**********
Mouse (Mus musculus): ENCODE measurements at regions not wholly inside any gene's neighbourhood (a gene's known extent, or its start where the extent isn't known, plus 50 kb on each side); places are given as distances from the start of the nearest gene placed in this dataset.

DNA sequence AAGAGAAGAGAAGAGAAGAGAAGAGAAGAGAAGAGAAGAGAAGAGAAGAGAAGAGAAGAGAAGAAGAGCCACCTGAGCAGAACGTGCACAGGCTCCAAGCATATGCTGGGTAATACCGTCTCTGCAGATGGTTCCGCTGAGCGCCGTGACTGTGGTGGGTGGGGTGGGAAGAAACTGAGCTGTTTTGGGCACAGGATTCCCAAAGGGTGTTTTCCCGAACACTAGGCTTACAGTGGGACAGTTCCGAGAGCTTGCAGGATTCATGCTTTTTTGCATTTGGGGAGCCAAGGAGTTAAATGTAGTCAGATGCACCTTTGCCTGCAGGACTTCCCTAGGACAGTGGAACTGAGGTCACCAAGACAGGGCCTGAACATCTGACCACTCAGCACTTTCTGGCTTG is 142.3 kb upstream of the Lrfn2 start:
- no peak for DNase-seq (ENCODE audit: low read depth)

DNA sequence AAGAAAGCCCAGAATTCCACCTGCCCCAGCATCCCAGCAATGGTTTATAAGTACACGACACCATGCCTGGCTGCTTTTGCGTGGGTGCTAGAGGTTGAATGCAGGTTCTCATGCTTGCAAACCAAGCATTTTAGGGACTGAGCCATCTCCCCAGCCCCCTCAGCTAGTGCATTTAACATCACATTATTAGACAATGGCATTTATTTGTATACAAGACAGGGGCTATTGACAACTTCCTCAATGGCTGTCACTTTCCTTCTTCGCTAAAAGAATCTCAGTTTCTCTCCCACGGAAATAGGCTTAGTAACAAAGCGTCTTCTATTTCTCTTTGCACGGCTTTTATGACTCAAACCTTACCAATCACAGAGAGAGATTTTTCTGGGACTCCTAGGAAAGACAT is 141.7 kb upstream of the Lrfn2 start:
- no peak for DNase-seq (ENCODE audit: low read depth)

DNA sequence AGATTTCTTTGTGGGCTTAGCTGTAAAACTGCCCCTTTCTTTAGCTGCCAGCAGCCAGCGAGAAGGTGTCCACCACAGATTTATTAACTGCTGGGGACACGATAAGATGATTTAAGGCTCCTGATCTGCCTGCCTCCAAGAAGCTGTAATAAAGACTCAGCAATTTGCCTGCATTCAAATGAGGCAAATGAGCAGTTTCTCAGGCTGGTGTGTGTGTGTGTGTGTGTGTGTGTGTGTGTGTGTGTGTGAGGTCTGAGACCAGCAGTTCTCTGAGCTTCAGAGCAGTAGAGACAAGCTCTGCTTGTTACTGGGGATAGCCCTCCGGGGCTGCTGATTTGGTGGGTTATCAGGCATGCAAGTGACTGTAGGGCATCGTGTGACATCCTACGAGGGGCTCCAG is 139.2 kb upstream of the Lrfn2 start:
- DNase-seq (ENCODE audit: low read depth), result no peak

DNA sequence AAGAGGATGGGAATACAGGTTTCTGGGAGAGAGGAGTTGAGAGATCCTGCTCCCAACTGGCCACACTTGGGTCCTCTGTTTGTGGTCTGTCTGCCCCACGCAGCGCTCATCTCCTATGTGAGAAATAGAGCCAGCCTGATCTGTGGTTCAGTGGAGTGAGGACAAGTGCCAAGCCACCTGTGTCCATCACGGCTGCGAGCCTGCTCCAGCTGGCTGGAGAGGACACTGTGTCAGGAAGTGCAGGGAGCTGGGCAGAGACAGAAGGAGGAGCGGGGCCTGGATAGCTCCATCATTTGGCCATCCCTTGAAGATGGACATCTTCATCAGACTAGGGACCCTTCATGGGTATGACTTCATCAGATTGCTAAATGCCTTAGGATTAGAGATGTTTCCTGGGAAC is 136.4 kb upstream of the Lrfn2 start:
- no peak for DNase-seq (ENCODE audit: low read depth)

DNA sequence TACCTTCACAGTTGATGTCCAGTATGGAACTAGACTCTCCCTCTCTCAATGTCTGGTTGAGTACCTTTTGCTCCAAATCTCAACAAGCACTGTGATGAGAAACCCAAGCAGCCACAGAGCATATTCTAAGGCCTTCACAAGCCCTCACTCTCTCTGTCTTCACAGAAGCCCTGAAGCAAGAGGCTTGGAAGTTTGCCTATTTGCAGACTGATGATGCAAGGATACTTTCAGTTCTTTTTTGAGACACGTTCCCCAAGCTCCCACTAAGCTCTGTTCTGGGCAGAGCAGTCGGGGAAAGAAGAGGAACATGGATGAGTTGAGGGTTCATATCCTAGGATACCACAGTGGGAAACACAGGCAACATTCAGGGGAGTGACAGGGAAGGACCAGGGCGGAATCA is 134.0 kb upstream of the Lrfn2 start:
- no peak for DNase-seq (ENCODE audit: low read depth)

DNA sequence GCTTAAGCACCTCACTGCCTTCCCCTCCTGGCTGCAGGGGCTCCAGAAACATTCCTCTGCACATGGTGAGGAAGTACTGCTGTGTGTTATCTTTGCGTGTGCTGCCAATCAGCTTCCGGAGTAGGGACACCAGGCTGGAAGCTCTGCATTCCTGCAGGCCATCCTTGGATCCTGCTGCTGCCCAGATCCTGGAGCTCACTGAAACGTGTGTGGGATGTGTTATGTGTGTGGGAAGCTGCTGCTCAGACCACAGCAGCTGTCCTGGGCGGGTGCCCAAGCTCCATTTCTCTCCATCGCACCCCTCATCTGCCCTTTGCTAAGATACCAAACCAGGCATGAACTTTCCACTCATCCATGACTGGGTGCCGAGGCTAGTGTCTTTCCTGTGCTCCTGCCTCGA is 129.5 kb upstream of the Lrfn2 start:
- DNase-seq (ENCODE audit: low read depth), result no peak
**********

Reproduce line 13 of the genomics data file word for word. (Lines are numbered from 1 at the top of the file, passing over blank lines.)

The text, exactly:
- DNase-seq (ENCODE audit: low read depth), result no peak